The Beatles and the Spectacle of Youth

  • John Muncie


The Beatles have long been viewed as one of the key icons — perhaps the key icon — of the 1960s. Between the release of ‘Love Me Do’ in 1962 and their disbanding in 1970, they produced more than 200 songs and sold more than 200 million records. Their early appearances provoked unprecedented scenes of mass hysteria. The group whose popularity was to be variously gauged as greater than that of Elvis Presley or Jesus Christ are widely acclaimed as one of the most significant forces in the history of popular music, as being a symbol for teenagers worldwide and for revolutionizing British pop culture. Thirty years on, we routinely find their albums appearing in lists of the greatest records of all time (usually Revolver, Abbey Road and Sgt Pepper’s Lonely Hearts Club Band), and they are widely regarded as a key reference point for the emergence of Britpop in the mid-1990s.


Popular Music Youth Culture Musical Style Lysergic Acid Diethylamide Rolling Stone 
These keywords were added by machine and not by the authors. This process is experimental and the keywords may be updated as the learning algorithm improves.


Unable to display preview. Download preview PDF.

Unable to display preview. Download preview PDF.


  1. Abrams, Mark (1959) The Teenage Consumer. London: Press Exchange.Google Scholar
  2. Adler, Bill (ed.) (1964) Love Letters to the Beatles. London: Blond.Google Scholar
  3. Brake, Mike (1980) The Sociology of Youth Culture and Youth Subcultures. London: Routledge.Google Scholar
  4. Braun, Michael (1964) Love Me Do: the Beatles’ Progress. London: Penguin.Google Scholar
  5. Chambers, Iain (1985) Urban Rhythms. London: Macmillan.CrossRefGoogle Scholar
  6. Clarke, John (1976) ‘Style’, in Stuart Hall and Tony Jefferson (eds), Resistance Through Rituals: Youth Subcultures in Postwar Britain. London: Hutchinson.Google Scholar
  7. Cohn, Nik (1969) Awopbopaloobop Alopbamboom. London: Weidenfeld & Nicolson.Google Scholar
  8. Davies, Hunter (1968) The Beatles. London: Heinemann.Google Scholar
  9. Davies, Hunter (1980) ‘Twist and Shout: the Early Days and the Beatle Years’, in George Darby and David Robson (eds), John Lennon: the Life and Legend. London: Sunday Times Magazine.Google Scholar
  10. Davis, John (1990) Youth and the Condition of Britain. London: Athlone.Google Scholar
  11. Ehrenreich, Barbara, Elizabeth Hess and Gloria Jacobs (1992) ‘Beatlemania: a Sexually Defiant Consumer Culture?’ in Ken Gelder and Sarah Thornton (eds), The Subcultures Reader. London: Routledge.Google Scholar
  12. Frith, Simon (1983) Sound Effects. London: Constable.Google Scholar
  13. Fyvel, T. R. (1961) The Insecure Offenders: Rebellious Youth in the Welfare State. London: Chatto & Windus.Google Scholar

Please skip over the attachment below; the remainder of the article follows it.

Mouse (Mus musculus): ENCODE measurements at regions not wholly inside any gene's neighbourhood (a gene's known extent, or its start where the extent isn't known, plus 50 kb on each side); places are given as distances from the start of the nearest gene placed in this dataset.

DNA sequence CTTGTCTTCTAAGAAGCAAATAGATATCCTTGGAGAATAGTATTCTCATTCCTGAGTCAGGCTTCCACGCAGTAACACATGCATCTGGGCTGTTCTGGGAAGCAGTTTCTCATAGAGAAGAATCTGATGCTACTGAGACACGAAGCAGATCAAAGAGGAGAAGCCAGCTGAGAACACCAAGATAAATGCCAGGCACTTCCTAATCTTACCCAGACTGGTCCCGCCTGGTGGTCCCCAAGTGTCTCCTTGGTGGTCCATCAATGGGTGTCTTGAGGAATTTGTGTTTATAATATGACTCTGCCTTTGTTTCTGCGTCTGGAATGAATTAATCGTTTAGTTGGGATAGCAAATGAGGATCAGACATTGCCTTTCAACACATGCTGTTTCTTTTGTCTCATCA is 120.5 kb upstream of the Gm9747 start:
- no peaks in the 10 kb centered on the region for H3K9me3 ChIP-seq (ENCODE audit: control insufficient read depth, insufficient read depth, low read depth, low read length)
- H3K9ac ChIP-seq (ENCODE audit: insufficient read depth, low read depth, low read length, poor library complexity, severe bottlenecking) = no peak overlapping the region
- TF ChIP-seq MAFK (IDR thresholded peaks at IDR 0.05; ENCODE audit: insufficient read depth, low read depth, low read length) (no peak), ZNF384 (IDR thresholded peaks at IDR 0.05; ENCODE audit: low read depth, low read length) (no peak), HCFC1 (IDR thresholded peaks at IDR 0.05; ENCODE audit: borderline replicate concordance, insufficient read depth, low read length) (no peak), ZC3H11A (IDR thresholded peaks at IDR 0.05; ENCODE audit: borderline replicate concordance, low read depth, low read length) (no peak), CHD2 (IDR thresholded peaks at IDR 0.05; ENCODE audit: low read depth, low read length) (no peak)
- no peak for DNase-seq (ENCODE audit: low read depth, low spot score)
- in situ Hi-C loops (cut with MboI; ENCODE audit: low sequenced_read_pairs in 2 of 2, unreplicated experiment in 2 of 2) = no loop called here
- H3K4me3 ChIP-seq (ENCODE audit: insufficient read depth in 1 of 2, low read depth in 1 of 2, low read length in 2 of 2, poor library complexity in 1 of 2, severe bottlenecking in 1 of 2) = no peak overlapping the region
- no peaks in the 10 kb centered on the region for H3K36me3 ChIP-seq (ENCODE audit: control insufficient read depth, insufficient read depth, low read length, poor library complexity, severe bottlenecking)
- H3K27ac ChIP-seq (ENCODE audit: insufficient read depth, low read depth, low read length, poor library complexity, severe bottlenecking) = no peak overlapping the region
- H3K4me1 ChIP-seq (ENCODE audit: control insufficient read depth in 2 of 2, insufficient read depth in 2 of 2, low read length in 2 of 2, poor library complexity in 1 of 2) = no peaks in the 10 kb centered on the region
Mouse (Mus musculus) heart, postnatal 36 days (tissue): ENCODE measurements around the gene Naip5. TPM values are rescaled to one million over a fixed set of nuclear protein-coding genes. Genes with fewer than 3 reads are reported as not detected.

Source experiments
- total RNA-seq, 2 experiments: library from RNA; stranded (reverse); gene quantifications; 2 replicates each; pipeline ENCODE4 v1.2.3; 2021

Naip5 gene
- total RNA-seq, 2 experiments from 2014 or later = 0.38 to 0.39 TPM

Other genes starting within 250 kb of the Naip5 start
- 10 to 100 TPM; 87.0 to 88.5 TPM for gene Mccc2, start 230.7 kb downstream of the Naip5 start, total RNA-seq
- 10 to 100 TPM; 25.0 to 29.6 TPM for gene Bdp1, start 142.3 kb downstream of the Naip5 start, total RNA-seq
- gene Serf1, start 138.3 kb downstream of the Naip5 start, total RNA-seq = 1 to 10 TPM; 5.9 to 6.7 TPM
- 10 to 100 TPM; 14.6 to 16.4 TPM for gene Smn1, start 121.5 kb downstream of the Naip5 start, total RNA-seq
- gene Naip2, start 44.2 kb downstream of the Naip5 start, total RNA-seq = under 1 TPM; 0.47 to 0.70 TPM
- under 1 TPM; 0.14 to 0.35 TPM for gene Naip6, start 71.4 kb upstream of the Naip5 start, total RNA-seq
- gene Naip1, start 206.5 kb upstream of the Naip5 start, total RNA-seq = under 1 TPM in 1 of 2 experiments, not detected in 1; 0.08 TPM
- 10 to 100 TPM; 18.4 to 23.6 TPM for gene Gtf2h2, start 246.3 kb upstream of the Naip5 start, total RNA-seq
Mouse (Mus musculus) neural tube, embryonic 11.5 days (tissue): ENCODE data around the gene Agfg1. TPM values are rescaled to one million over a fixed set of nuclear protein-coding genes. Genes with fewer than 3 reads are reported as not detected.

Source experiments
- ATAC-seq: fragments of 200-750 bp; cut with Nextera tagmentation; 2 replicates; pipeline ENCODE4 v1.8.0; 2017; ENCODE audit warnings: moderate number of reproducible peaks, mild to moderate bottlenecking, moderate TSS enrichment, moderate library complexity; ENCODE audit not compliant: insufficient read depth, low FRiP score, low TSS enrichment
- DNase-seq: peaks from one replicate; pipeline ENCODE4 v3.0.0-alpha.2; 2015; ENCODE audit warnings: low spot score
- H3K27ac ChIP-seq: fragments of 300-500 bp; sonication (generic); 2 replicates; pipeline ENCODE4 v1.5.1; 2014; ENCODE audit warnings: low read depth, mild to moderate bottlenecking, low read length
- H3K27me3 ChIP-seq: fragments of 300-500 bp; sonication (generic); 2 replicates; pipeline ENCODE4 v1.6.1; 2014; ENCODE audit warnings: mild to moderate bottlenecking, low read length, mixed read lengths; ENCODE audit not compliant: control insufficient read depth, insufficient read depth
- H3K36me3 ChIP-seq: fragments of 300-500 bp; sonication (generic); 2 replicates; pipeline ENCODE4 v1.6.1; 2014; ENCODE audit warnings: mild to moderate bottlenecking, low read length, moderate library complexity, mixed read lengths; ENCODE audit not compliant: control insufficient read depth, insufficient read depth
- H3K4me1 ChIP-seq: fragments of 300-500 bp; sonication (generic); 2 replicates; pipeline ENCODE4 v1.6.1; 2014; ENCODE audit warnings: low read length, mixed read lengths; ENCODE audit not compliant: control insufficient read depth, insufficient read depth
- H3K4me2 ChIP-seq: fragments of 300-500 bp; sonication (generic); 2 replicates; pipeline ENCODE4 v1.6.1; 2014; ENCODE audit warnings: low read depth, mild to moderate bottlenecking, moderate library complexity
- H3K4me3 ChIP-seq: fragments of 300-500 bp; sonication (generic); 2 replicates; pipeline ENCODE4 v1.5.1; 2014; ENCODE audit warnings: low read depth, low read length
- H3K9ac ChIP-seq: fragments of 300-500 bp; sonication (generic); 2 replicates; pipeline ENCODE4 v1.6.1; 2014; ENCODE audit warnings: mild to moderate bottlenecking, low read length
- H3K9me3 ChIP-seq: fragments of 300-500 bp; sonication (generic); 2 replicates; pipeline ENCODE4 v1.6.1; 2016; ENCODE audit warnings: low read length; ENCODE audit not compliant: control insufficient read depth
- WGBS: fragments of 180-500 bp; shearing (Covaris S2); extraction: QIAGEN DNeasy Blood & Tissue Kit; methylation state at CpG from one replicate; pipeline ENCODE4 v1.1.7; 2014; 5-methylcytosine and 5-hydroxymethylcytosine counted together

14. Hall, Stuart (1969) ‘The Hippies: an American Moment’, in Julian Nagel (ed.), Student Power. London: Merlin.Google Scholar
  15. Hall. Stuart and Tony Jefferson (eds) (1976) Resistance through Ritual: Youth Subculture in Postwar Britain. London: Hutchinson.Google Scholar
  16. Harker, Dave (1980) One for the Money: Politics and Popular Song. London: Hutchinson.Google Scholar
  17. Hebdige, Dick (1976) ‘The Meaning of Mod’ in Stuart Hall and Tony Jefferson (eds). Resistance Through Rituals: Youth Subcultures in Postwar Britain. London: Hutchinson.Google Scholar
  18. Hebdige, Dick (1979) Subculture: the Meaning of Style. London: Methuen.Google Scholar
  19. Hebdige, Dick (1981) ‘Skinheads and the Search for White Working Class Identity’, New Socialist, 1: 38–41.Google Scholar
  20. Hebdige, Dick (1988) Hiding in the Light. London: Comedia.CrossRefGoogle Scholar
  21. Hoffman, Abbic (1968) Revolution for the Hell of It. Chicago: Dial.Google Scholar
  22. Jefferson, Tony (1976) ‘Cultural Responses of the Teds’, in Stuart Hall and Tony Jefferson (eds), Resistance Through Rituals: Youth Subcultures in Postwar Britain. London: Hutchinson.Google Scholar
  23. Melly, George (1970) Revolt into Style. London: Allen Lane.Google Scholar
  24. Mungham, Geoff and Geoff Pearson (eds) (1976) British Working Class Youth Culture. London: Routledge.Google Scholar
  25. Norman, Philip (1997) ‘Spice Lolly’, in The Sunday Times Magazine, 21 September 1997.Google Scholar
  26. Osgerby, Bill (1998) Youth in Britain since 1945. Oxford: Blackwell.Google Scholar
  27. Palmer, Tony (1971) The Trials of OZ. London: Blond & Briggs.Google Scholar
  28. Palmer, Tony (1977) All You Need is Love: the Story of Popular Music. London: Futura.Google Scholar
  29. Polsky, Ned (1971) Hustlers, Beats and Others. London: Penguin.Google Scholar
  30. Rock, Paul and Stanley Cohen (1970) ‘The Teddy Boys’, in Vernon Bogdanor and Robert Skidelsky (eds), The Age of Affluence. London: Macmillan.Google Scholar
  31. Sheff, David and G. Barry Golson (eds) The Playboy Interviews with John Lennon and Yoko Ono. New York: Playboy Press.Google Scholar
  32. Stansill, Peter and David Mairowitz (1971) BAMN: Outlaw Manifestos and Ephemera 1965–70. Harmondsworth: Penguin.Google Scholar
  33. Thornton, Sarah (1995) Club Cultures: Music, Media and Subcultural Capital. Cambridge: Polity.Google Scholar
  34. Wenner, Jann (1971) Lennon Remembers. London: Penguin.Google Scholar
  35. Wolfe, Tom (1969) The Electric Kool-Aid Acid Test. New York: Bantam.Google Scholar
  36. Yablonsky, Lewis (1968) The Hippie Trip. New York: Pegasus.Google Scholar

Copyright information

© Palgrave Macmillan, a division of Macmillan Publishers Limited 2000

Authors and Affiliations

  • John Muncie

There are no affiliations available

Personalised recommendations